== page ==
After a remarkable early career at the centre of the modern movement, Winifred Nicholson continued to exhibit and to paint flowers and landscapes with a sensitivity and spirituality. The small seascapes painted in Scotland epitomise her preoccupations with atmospheric conditions, with water, light and colour. The Hebrides provided an ideal environment for her. The works are essentially affirmations of life, as indeed she viewed the actual act of creation. Life in the Hebrides with her long-term friend Kathleen Raine (they were friends from 1948 until Winifred's death in 1981) was 'stone age'; they ate nettle soup, mussels, cockles and razorfish. She loved the lack of human habitation. The animals there she regarded as her company and she made lists in letters to her children: sheep, rabbits, cuckoos, bats, eiderduck, sandpipers, eagles. She made wise and amusing observations of the natural phenomena sharing a similar sensibility as the Finnish author, Tove Jansson in the Summer Book.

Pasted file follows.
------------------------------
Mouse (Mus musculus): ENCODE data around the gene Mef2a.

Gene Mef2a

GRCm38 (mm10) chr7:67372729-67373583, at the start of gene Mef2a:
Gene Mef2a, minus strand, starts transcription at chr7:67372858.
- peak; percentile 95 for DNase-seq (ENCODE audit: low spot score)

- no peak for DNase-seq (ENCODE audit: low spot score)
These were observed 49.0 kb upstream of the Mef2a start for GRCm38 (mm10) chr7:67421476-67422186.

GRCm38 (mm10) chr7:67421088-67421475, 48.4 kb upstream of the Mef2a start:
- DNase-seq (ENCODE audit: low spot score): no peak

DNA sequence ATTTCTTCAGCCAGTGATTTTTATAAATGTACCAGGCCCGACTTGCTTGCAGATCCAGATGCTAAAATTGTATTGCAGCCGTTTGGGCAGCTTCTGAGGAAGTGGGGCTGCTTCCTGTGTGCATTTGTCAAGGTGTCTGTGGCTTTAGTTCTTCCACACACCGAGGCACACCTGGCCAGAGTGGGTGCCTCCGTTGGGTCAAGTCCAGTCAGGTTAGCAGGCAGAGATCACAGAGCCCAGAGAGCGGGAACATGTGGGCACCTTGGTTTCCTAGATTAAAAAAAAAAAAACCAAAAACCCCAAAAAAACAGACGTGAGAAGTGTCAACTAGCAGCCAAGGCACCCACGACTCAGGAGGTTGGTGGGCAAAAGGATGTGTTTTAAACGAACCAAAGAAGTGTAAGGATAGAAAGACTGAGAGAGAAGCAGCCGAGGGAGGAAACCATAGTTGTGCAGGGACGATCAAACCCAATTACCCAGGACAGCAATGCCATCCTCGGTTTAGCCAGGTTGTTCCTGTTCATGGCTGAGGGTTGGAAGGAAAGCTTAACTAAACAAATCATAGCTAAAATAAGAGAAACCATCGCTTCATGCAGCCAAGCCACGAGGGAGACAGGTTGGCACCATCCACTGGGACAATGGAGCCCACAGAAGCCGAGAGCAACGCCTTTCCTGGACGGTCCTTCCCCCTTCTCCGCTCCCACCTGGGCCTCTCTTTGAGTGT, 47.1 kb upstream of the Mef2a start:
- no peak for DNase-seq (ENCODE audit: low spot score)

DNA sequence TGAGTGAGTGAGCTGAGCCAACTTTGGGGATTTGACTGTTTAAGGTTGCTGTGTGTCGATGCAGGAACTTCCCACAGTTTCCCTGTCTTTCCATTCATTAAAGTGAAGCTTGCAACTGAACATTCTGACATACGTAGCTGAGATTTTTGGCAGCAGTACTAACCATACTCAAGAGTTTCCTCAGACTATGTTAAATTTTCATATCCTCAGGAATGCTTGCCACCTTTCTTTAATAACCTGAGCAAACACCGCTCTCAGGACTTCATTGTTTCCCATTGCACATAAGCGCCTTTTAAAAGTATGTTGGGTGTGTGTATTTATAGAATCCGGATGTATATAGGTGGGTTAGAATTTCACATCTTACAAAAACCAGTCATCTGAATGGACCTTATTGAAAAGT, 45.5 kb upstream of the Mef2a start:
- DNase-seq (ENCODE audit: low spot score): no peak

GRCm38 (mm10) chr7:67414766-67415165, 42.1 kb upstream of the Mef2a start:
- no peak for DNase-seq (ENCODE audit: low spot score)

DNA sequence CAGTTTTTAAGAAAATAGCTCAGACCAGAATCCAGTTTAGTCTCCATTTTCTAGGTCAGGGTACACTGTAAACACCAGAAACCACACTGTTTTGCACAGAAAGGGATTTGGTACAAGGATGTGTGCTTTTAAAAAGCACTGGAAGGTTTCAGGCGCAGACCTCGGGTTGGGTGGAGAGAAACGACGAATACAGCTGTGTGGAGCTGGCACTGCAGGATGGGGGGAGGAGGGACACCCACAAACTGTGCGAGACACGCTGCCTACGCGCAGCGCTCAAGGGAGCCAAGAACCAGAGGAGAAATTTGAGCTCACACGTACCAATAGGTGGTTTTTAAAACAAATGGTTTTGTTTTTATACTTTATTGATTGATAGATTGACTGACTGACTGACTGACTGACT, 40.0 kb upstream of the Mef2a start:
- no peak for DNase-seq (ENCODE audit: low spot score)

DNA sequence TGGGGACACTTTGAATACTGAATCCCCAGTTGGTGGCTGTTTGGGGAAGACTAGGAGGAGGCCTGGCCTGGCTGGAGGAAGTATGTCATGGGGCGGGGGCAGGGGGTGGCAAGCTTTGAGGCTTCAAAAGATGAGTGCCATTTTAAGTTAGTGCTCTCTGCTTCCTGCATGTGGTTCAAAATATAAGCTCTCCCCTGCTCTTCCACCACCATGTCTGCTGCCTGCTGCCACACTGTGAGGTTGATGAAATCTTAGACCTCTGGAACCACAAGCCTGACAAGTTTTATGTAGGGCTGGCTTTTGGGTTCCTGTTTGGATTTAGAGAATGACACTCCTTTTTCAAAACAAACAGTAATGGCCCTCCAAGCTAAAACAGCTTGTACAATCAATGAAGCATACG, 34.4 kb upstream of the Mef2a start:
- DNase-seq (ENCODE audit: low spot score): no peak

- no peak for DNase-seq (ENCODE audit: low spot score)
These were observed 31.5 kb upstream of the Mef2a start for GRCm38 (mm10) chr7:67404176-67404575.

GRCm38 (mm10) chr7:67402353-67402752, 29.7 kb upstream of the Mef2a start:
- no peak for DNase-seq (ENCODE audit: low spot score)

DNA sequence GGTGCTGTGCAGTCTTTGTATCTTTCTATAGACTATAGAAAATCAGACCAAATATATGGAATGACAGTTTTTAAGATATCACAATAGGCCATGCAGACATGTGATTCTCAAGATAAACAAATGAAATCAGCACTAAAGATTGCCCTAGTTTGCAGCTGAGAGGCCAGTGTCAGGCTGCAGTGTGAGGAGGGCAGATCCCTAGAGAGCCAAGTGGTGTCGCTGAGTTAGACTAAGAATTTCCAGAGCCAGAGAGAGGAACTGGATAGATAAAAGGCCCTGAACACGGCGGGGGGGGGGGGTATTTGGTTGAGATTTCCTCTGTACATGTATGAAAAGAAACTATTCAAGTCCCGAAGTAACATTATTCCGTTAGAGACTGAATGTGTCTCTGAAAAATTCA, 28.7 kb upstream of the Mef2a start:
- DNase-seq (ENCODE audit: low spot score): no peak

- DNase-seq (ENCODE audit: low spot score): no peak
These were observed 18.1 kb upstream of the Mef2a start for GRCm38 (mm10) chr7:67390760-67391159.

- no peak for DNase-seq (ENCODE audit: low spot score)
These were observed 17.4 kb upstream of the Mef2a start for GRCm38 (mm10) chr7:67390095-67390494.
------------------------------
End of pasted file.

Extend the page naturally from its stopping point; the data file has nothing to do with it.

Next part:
Kathleen Raine described Winifred's spirituality as a living essence of the present moment; 'to that moment she brought the whole of herself to meet whatever epiphany was present before her eyes, as a gift, as it were, from the ever-flowing world'. Raine also described the periods working with Winifred as the happiest and most productive of her life.
'… to be with Winifred was to be with a totally committed artist, for whom each day shed its light on a new theme for a painting. The ever-changing light of the seasons, the flowers, the weather, the arrivals and departures of children and grand-children, all these gave her what she called the 'stories' of her paintings in which she captured the day, the hour, and ever-fleeting present.'5
1. Quoted by Alice Strang, Winifred Nicholson, National Galleries of Scotland, Edinburgh, 2003, p.41.